The algorithm could lead to more timely emergency response and planning.

Researchers incorporated the architecture of city drainage systems and readings from flood gauges into a comprehensive statistical framework. With the framework, the researchers say they can accurately predict the evolution of floods in extreme situations like hurricanes.

“Not knowing where floodwater will flow next is particularly detrimental for first responders who need to gauge the level of flooding for their rescue operations,” says Ali Mostafavi, assistant professor in the civil and environmental engineering department at Texas A&M University.

“Our new algorithm considers the underground drainage channels to provide an accurate representation of how floods propagate. This tool, we think, can vastly help disaster management because first responders will be able to see which way floodwater will flow in real time.”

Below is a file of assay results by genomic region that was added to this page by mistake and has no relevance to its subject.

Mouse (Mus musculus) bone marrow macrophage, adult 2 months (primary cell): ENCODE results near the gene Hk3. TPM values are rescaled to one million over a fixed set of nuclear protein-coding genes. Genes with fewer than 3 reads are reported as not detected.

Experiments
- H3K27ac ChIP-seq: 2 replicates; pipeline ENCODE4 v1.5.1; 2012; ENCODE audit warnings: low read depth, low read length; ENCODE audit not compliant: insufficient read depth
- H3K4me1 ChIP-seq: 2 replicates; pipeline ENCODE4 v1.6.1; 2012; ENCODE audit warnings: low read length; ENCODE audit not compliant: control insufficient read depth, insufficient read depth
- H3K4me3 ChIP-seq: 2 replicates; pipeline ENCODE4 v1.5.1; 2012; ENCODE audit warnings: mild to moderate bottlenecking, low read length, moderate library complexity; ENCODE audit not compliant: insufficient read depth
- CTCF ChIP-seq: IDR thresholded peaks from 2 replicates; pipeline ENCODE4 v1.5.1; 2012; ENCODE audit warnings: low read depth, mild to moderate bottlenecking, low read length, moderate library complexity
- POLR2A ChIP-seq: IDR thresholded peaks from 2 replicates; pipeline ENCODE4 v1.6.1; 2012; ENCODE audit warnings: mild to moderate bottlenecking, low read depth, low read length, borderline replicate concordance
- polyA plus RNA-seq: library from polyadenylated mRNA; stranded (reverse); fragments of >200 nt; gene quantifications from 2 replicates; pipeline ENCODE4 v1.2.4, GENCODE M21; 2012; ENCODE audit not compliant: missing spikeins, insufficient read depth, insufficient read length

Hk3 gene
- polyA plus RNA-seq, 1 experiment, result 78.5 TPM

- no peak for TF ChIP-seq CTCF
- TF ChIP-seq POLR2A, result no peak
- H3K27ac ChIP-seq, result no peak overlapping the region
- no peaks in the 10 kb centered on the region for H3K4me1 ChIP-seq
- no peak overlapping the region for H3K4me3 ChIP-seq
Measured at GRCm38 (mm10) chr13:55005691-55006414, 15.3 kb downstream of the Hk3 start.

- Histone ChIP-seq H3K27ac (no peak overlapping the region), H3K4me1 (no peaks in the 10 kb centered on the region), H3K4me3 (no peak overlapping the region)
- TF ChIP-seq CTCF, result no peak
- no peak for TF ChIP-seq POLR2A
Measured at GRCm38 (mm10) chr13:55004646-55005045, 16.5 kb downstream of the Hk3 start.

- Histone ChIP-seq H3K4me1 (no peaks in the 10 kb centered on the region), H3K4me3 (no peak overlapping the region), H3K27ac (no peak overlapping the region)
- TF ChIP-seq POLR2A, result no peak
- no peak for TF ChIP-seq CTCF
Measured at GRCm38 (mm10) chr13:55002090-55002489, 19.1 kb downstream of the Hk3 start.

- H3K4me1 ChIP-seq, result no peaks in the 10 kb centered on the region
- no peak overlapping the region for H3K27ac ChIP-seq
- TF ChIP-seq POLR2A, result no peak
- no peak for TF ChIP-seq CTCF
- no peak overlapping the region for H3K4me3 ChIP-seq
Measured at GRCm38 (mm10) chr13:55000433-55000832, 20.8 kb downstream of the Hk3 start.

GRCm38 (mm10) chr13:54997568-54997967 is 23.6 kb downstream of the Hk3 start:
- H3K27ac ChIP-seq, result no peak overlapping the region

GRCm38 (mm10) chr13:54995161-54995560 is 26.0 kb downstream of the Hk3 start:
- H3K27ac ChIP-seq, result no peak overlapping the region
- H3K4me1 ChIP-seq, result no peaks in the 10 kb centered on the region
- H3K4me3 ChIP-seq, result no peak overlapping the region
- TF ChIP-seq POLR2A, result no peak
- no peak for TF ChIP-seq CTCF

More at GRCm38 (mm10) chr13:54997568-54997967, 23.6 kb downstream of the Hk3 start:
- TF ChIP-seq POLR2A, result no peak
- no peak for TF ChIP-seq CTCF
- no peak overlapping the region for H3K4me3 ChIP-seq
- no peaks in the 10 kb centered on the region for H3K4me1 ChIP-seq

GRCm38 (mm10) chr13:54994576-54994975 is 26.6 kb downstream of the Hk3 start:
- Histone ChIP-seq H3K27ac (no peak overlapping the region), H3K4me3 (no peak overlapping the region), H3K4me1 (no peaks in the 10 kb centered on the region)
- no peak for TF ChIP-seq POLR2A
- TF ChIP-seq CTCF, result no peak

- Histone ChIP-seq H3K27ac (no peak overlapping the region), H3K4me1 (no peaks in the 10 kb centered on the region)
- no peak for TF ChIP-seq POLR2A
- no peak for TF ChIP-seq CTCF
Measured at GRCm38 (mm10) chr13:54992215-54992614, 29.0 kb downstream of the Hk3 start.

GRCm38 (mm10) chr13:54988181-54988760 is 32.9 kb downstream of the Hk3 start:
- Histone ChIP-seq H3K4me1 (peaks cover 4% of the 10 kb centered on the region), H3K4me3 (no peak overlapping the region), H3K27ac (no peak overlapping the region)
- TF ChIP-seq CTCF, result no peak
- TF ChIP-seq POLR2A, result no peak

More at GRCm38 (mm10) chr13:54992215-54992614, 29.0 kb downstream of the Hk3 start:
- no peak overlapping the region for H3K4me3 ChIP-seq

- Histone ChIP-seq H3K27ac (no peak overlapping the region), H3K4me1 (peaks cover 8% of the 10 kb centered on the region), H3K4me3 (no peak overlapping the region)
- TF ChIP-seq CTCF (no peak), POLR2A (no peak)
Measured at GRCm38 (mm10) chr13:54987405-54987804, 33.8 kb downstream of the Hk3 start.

Hurricanes are notorious for wreaking havoc on shorelines, toppling trees, tearing down power lines, and above all, causing severe floods. Conventionally, scientists have used physics-based models to predict where water might collect, overflow, and cause flooding. In essence, these models capture how physical features of the Earth’s surface and urban landscapes affect the flow of water over the ground.

While robust at predicting when and where floods will happen under most rainfall conditions, these traditional models do not perform as well at predicting floods during incidents of torrential rainfall, like during Hurricane Harvey, Mostafavi says.

Read the full article about this floodwater tool by Texas A&M University via Futurity.